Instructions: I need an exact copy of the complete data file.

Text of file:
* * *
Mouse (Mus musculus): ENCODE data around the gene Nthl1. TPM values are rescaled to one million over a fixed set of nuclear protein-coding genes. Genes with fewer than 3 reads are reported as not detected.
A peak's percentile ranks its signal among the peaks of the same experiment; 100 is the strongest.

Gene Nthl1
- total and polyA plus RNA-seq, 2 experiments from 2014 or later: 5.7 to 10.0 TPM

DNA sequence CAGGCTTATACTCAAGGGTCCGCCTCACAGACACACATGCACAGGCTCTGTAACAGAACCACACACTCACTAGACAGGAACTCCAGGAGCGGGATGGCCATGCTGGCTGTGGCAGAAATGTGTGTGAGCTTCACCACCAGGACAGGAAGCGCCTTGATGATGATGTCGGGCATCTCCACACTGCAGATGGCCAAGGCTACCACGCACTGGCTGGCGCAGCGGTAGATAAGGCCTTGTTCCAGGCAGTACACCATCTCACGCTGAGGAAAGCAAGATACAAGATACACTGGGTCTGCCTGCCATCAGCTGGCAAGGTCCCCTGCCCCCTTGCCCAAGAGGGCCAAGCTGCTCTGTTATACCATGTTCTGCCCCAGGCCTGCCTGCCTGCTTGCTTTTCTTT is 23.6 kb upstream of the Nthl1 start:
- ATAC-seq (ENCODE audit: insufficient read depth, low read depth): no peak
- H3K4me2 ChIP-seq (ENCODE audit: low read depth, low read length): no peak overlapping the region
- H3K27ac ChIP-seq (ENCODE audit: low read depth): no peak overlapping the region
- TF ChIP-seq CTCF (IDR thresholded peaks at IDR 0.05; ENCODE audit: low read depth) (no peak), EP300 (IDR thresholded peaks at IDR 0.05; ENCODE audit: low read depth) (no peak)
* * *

Mouse (Mus musculus): ENCODE data around the gene Nthl1. TPM values are rescaled to one million over a fixed set of nuclear protein-coding genes. Genes with fewer than 3 reads are reported as not detected.
A peak's percentile ranks its signal among the peaks of the same experiment; 100 is the strongest.

Gene Nthl1
- total and polyA plus RNA-seq, 2 experiments from 2014 or later: 5.7 to 10.0 TPM

DNA sequence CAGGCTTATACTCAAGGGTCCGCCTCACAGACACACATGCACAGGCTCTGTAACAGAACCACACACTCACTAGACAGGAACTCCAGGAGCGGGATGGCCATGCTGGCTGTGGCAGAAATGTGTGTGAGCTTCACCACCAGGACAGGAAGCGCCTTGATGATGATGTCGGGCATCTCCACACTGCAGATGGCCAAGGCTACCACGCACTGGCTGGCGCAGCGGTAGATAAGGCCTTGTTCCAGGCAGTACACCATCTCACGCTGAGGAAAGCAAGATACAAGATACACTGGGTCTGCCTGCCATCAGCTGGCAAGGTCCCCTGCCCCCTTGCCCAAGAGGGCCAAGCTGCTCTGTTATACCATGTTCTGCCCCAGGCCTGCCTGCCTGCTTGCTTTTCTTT is 23.6 kb upstream of the Nthl1 start:
- ATAC-seq (ENCODE audit: insufficient read depth, low read depth): no peak
- H3K4me2 ChIP-seq (ENCODE audit: low read depth, low read length): no peak overlapping the region
- H3K27ac ChIP-seq (ENCODE audit: low read depth): no peak overlapping the region
- TF ChIP-seq CTCF (IDR thresholded peaks at IDR 0.05; ENCODE audit: low read depth) (no peak), EP300 (IDR thresholded peaks at IDR 0.05; ENCODE audit: low read depth) (no peak)